Longfellow National Historic Site

Cambridge
MA

The Vassal-Craigie-Longfellow House

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Built in 1759 by British Major John Vassal, the house on the grounds is formally called the Vassal-Craigie-Longfellow House. It served as the headquarters for Washington for nine months during the 1775-76 siege of Boston.
Associated People

[Of those opposed to slavery,] George Washington belonged, with Mason and Jefferson, in the hardest category — disapproving owners. Theirs was the most difficult position to maintain, psychologically and rhetorically. It would not be maintained over the next sixty years, as southern antislavery rhetoric withered. Practically and politically, disapproving owners were in the hardest position from which to achieve their goals. How do you weaken an institution in which you and all your neighbors are enmeshed? Washington did enough, finally, to free his own slaves, which was more than many owners in his position did. Jefferson never freed all his, nor did any of the other slave-owning presidents.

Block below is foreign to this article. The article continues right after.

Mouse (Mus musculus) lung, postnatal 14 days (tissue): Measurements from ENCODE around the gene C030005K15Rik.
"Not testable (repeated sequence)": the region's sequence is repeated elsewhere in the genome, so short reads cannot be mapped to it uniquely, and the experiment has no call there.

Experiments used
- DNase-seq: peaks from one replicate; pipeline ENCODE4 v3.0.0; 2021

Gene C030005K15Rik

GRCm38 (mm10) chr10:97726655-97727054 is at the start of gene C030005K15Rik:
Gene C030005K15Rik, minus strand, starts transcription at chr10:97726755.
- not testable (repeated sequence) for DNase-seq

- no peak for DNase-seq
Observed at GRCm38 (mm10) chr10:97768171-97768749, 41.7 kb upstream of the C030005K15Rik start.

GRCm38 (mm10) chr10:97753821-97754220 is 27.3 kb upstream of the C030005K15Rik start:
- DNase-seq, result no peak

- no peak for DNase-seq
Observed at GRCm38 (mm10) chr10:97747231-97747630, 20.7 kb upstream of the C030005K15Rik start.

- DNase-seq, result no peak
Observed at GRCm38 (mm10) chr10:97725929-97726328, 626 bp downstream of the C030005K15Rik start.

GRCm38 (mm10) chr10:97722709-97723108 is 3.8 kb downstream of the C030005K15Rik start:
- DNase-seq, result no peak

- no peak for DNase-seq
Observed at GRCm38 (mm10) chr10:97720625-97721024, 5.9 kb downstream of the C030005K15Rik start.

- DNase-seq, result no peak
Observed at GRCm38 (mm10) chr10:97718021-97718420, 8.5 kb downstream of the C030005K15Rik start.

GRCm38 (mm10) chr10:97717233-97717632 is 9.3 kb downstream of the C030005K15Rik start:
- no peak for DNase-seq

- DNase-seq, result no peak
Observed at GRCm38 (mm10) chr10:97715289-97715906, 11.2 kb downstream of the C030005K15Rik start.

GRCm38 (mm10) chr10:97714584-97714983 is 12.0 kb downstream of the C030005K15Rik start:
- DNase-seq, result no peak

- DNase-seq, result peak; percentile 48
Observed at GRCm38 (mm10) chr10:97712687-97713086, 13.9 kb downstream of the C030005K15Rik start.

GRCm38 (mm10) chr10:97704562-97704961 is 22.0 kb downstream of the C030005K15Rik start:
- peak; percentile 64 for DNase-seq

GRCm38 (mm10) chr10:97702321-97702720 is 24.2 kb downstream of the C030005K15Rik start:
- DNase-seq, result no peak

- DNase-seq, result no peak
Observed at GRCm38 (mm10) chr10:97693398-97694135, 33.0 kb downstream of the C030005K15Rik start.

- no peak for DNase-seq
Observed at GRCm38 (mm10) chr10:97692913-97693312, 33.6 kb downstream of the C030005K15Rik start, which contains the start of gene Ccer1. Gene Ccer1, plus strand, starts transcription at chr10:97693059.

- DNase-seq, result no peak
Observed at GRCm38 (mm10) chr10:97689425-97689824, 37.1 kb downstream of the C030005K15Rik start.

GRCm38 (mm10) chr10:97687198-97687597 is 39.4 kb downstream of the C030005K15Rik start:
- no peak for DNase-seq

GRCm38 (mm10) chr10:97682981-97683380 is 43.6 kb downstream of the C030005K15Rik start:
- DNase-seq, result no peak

Richard Brookhiser
Founding Father: Rediscovering George Washington (1996)